New Smartphone App May Detect Stroke as it Happens

Preliminary research shows that an app called FAST.AI, owned by Neuronics Medical, was able to detect stroke-related facial symptoms and arm weakness in people diagnosed with acute stroke.

Smartphone apps are fast becoming more than just entertainment or productivity tools — some can even monitor health and wellbeing.

Now, a new app called FAST.AI may be able to determine if someone is having a stroke as it’s happening. Moreover, researchers suggest that the app may be as accurate as a neurologist at diagnosing stroke.

Preliminary research on FAST.AI’s effectiveness in identifying stroke symptoms is scheduled for presentation at the American Stroke Association’s International Stroke Conference 2023. The conference will be held February 8 through 10 in Dallas, Texas.

The app, owned by Neuronics Medical, detects severe strokes with algorithms that recognize arm weakness, speech changes, and facial asymmetry — a stroke symptom characterized by drooping of the face muscles. It works by using a facial video that looks at 68 facial landmark points. It also uses sensors to measure arm movement and orientation, and voice recordings to detect changes in speech.

In a study, researchers investigated the effectiveness of FAST.AI on nearly 270 people within 72 hours of hospital admission for acute stroke.

The scientists found that the app accurately detected facial asymmetry associated with stroke in almost 100% of the participants. FAST.AI also accurately identified arm weakness in two-thirds of those diagnosed with acute stroke. However, the voice detection system that looks for changes in speech still needs to be fully validated. Still, the preliminary analysis showed that it might be able to accurately detect stroke-associated slurred speech.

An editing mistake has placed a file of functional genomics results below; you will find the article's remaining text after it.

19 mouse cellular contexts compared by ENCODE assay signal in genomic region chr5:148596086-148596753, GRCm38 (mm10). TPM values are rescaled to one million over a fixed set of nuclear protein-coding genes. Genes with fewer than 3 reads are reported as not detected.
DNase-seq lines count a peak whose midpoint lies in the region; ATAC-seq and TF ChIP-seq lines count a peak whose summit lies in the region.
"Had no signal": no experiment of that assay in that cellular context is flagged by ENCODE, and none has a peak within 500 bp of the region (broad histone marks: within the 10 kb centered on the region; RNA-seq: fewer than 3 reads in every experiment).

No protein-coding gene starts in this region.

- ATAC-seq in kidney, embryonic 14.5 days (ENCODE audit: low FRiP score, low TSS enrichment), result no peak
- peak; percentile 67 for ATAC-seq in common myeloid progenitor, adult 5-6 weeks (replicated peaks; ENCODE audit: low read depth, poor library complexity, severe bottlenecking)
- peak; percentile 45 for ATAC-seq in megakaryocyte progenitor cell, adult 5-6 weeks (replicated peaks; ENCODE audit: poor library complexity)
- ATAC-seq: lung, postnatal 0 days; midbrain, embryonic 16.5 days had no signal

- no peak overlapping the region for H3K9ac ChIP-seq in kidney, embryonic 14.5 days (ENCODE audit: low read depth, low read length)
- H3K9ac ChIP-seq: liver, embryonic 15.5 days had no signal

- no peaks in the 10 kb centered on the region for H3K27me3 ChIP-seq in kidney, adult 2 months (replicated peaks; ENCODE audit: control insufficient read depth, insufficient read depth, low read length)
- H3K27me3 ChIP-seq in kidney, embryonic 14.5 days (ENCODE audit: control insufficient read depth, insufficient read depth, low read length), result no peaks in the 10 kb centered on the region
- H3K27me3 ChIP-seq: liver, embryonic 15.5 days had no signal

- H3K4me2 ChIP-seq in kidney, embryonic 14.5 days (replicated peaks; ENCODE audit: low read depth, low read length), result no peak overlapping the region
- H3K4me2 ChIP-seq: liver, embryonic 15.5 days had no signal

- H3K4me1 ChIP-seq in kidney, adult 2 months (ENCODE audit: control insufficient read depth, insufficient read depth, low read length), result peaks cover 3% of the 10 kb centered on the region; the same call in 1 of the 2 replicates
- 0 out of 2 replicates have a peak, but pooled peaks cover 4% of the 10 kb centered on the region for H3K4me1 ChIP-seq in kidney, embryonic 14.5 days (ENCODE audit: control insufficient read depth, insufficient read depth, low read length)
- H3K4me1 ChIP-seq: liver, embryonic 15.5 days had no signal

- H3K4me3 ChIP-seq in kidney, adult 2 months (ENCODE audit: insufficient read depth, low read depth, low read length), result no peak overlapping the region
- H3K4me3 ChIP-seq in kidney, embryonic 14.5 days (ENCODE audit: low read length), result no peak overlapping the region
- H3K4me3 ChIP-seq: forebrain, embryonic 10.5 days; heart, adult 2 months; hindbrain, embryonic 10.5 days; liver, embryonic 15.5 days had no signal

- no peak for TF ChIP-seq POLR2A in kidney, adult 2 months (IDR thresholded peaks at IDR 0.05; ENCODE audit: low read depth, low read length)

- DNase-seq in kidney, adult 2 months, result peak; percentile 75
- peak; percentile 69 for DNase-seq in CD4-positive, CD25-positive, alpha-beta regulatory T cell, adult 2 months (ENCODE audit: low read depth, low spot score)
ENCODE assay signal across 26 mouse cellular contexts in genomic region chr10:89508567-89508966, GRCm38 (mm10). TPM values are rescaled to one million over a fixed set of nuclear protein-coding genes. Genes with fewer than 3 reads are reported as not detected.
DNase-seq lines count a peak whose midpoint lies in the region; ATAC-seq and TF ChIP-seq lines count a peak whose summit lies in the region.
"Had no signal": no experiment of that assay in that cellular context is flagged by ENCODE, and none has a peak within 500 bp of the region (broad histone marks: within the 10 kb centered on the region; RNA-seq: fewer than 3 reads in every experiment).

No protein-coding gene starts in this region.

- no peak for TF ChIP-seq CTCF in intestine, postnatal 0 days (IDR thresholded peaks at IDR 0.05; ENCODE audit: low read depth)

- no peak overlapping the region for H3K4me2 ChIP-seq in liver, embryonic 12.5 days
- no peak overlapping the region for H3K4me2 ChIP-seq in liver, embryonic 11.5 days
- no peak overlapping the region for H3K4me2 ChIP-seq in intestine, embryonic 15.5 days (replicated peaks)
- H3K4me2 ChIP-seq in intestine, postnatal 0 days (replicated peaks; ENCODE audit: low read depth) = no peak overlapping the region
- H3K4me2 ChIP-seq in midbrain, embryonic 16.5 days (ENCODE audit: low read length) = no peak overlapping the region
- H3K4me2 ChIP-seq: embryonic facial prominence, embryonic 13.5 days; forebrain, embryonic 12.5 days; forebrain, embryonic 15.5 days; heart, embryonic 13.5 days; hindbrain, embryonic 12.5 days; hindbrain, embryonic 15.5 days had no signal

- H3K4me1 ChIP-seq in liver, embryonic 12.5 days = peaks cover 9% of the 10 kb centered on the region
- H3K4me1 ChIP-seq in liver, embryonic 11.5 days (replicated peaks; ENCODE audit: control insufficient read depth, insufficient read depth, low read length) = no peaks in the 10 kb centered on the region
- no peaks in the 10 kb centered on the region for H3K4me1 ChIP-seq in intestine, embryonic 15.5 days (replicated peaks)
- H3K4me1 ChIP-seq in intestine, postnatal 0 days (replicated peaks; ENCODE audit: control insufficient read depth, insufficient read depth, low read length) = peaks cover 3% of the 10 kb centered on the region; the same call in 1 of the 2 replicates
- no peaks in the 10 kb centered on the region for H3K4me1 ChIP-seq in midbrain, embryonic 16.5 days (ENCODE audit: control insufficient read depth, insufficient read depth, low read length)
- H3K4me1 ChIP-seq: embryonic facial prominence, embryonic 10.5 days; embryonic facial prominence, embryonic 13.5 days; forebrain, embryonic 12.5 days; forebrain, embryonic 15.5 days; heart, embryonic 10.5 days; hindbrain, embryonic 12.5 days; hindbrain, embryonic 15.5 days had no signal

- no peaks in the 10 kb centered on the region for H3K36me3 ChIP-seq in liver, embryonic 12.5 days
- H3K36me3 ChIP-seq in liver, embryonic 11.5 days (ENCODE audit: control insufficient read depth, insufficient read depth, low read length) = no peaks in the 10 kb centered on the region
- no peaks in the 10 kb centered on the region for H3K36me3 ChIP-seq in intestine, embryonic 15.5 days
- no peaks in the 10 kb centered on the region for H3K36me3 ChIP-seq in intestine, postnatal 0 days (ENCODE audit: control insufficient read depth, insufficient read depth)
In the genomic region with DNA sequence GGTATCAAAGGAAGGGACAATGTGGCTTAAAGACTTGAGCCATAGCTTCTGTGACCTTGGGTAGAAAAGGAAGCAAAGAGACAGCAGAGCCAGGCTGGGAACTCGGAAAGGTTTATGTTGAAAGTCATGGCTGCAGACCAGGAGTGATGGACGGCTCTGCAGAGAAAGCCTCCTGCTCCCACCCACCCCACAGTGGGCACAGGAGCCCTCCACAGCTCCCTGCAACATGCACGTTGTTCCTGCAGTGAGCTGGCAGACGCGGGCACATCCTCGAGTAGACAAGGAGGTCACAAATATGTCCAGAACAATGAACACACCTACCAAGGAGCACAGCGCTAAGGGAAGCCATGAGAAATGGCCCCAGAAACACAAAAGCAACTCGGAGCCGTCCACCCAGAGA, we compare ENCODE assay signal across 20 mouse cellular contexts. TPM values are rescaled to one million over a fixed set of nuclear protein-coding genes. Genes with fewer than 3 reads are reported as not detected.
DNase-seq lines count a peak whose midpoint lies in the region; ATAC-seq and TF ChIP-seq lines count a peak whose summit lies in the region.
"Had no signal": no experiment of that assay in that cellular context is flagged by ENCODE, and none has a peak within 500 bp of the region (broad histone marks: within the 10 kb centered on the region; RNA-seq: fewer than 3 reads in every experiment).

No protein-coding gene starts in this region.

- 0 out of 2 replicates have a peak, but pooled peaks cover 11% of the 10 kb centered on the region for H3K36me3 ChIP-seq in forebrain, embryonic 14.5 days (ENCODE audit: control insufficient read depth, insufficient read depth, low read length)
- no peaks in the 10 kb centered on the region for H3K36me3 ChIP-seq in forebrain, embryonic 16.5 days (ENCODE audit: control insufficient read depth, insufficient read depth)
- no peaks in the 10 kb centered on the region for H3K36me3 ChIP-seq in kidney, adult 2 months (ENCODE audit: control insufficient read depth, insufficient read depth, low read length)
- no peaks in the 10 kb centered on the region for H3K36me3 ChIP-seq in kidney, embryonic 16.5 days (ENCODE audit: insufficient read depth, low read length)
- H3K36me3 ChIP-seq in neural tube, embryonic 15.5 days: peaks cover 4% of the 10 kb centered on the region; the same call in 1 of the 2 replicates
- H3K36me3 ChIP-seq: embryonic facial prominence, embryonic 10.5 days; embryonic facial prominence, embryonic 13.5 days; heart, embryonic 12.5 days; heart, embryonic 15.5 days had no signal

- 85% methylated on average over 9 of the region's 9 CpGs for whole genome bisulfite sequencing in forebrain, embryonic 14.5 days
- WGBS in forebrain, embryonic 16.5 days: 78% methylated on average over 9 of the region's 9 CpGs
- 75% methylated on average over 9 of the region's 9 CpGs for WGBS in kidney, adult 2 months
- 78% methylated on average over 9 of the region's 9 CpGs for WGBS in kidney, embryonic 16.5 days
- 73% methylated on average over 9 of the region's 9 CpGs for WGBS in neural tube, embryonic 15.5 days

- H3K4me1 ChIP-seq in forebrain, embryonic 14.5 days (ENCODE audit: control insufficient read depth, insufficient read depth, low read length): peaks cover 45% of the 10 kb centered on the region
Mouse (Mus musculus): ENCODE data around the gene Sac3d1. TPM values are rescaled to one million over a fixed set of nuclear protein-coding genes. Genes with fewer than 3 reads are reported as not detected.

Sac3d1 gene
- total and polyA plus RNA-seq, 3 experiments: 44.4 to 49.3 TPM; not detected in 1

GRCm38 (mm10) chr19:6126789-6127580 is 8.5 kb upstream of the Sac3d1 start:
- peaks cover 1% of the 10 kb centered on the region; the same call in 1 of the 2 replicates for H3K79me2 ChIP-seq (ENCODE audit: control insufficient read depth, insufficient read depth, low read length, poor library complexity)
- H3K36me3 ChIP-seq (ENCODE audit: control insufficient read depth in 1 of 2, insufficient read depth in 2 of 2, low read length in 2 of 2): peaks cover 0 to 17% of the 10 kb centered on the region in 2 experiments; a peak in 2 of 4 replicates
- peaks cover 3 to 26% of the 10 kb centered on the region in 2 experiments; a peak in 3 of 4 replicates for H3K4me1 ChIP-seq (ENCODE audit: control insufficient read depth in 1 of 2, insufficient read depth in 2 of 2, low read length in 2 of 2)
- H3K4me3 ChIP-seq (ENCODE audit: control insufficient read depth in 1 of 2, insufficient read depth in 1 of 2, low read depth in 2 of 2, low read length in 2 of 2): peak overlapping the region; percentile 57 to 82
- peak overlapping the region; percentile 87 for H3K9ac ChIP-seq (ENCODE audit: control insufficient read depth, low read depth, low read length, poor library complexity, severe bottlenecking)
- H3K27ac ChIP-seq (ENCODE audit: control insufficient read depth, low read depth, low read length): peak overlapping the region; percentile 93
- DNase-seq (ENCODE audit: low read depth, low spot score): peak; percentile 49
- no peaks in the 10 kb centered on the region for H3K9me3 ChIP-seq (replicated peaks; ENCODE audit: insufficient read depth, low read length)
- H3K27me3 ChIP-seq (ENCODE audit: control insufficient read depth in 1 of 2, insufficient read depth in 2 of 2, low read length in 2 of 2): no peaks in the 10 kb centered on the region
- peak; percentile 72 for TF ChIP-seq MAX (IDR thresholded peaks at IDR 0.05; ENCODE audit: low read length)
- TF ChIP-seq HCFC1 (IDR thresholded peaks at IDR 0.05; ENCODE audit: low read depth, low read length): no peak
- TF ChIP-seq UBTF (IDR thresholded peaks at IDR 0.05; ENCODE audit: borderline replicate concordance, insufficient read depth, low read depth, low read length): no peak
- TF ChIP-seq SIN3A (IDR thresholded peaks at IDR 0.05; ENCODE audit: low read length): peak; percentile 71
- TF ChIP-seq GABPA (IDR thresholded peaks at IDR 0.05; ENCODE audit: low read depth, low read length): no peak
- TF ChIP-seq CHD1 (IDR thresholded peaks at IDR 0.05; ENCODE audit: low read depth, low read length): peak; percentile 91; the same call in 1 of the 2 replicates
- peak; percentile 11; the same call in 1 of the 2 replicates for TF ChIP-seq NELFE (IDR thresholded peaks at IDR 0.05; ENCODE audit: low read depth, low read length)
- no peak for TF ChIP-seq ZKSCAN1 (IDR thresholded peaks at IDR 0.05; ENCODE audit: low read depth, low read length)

"Many stroke patients don’t make it to the hospital in time for clot-busting treatment, which is one reason why it is vital to recognize stroke symptoms and call 9-1-1 right away," said study author Radoslav I. Raychev, M.D., FAHA, a clinical professor of neurology and a vascular neurologist at the University of California, Los Angeles in a press release.

"These early results confirm the app reliably identified acute stroke symptoms as accurately as a neurologist, and they will help to improve the app’s accuracy in detecting signs and symptoms of stroke," Raychev added.

Accurately detecting stroke early may help people get medical attention faster, thus reducing the chance of a lengthy recovery.

Currently, FAST.AI is still in the research and development phase and is not available to the public.

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